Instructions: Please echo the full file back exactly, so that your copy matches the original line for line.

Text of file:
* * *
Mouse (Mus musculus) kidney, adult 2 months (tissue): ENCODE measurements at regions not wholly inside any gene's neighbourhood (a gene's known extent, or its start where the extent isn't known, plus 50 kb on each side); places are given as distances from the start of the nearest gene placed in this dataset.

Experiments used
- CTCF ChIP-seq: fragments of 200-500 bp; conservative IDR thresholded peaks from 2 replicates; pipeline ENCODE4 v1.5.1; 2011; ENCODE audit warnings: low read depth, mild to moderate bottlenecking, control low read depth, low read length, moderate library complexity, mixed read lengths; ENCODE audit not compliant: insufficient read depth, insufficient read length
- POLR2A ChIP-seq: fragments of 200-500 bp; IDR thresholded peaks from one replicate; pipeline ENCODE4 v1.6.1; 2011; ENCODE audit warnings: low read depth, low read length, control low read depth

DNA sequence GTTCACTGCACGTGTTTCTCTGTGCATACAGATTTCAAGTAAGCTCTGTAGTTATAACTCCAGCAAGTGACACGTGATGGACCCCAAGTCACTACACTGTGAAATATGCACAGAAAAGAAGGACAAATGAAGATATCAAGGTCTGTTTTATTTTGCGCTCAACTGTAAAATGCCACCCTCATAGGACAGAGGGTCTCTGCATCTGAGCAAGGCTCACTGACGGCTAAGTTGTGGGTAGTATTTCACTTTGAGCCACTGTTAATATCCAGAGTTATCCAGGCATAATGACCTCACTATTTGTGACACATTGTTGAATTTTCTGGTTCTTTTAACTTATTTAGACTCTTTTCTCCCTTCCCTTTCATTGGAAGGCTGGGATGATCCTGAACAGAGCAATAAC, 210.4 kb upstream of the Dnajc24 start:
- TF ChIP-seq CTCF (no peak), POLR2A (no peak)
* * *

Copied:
Mouse (Mus musculus) kidney, adult 2 months (tissue): ENCODE measurements at regions not wholly inside any gene's neighbourhood (a gene's known extent, or its start where the extent isn't known, plus 50 kb on each side); places are given as distances from the start of the nearest gene placed in this dataset.

Experiments used
- CTCF ChIP-seq: fragments of 200-500 bp; conservative IDR thresholded peaks from 2 replicates; pipeline ENCODE4 v1.5.1; 2011; ENCODE audit warnings: low read depth, mild to moderate bottlenecking, control low read depth, low read length, moderate library complexity, mixed read lengths; ENCODE audit not compliant: insufficient read depth, insufficient read length
- POLR2A ChIP-seq: fragments of 200-500 bp; IDR thresholded peaks from one replicate; pipeline ENCODE4 v1.6.1; 2011; ENCODE audit warnings: low read depth, low read length, control low read depth

DNA sequence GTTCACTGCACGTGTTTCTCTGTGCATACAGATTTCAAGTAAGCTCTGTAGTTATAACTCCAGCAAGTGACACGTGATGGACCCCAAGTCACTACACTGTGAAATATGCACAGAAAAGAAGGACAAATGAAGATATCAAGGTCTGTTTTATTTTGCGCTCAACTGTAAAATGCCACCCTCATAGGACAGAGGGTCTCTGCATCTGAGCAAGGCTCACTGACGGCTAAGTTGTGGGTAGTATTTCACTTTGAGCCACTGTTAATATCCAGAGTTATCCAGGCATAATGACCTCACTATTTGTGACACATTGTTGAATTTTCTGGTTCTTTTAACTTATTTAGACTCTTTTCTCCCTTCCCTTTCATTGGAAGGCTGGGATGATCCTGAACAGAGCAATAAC, 210.4 kb upstream of the Dnajc24 start:
- TF ChIP-seq CTCF (no peak), POLR2A (no peak)